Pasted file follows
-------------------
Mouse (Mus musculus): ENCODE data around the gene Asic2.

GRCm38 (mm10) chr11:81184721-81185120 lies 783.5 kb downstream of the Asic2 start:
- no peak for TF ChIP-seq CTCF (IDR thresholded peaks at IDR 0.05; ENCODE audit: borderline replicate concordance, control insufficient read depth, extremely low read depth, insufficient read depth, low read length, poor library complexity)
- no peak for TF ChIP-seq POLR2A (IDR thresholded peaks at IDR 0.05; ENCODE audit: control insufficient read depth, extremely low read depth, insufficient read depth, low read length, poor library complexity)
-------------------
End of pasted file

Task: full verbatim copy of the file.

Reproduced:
Mouse (Mus musculus): ENCODE data around the gene Asic2.

GRCm38 (mm10) chr11:81184721-81185120 lies 783.5 kb downstream of the Asic2 start:
- no peak for TF ChIP-seq CTCF (IDR thresholded peaks at IDR 0.05; ENCODE audit: borderline replicate concordance, control insufficient read depth, extremely low read depth, insufficient read depth, low read length, poor library complexity)
- no peak for TF ChIP-seq POLR2A (IDR thresholded peaks at IDR 0.05; ENCODE audit: control insufficient read depth, extremely low read depth, insufficient read depth, low read length, poor library complexity)